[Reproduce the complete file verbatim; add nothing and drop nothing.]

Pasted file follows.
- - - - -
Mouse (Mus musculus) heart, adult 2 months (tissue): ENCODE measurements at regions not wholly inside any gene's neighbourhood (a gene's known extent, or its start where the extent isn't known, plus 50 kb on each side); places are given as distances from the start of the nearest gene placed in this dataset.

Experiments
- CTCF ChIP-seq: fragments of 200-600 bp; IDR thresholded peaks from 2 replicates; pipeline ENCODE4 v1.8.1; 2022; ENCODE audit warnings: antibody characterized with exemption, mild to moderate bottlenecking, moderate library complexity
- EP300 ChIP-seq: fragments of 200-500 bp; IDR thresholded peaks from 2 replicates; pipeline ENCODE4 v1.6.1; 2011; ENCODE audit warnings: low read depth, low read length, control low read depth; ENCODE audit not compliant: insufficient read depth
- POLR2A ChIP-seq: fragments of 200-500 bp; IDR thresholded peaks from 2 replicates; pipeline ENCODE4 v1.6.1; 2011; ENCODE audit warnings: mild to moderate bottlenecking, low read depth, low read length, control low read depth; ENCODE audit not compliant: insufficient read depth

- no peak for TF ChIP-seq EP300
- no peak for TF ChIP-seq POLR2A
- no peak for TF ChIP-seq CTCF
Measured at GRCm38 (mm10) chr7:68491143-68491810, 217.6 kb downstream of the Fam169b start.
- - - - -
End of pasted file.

Mouse (Mus musculus) heart, adult 2 months (tissue): ENCODE measurements at regions not wholly inside any gene's neighbourhood (a gene's known extent, or its start where the extent isn't known, plus 50 kb on each side); places are given as distances from the start of the nearest gene placed in this dataset.

Experiments
- CTCF ChIP-seq: fragments of 200-600 bp; IDR thresholded peaks from 2 replicates; pipeline ENCODE4 v1.8.1; 2022; ENCODE audit warnings: antibody characterized with exemption, mild to moderate bottlenecking, moderate library complexity
- EP300 ChIP-seq: fragments of 200-500 bp; IDR thresholded peaks from 2 replicates; pipeline ENCODE4 v1.6.1; 2011; ENCODE audit warnings: low read depth, low read length, control low read depth; ENCODE audit not compliant: insufficient read depth
- POLR2A ChIP-seq: fragments of 200-500 bp; IDR thresholded peaks from 2 replicates; pipeline ENCODE4 v1.6.1; 2011; ENCODE audit warnings: mild to moderate bottlenecking, low read depth, low read length, control low read depth; ENCODE audit not compliant: insufficient read depth

- no peak for TF ChIP-seq EP300
- no peak for TF ChIP-seq POLR2A
- no peak for TF ChIP-seq CTCF
Measured at GRCm38 (mm10) chr7:68491143-68491810, 217.6 kb downstream of the Fam169b start.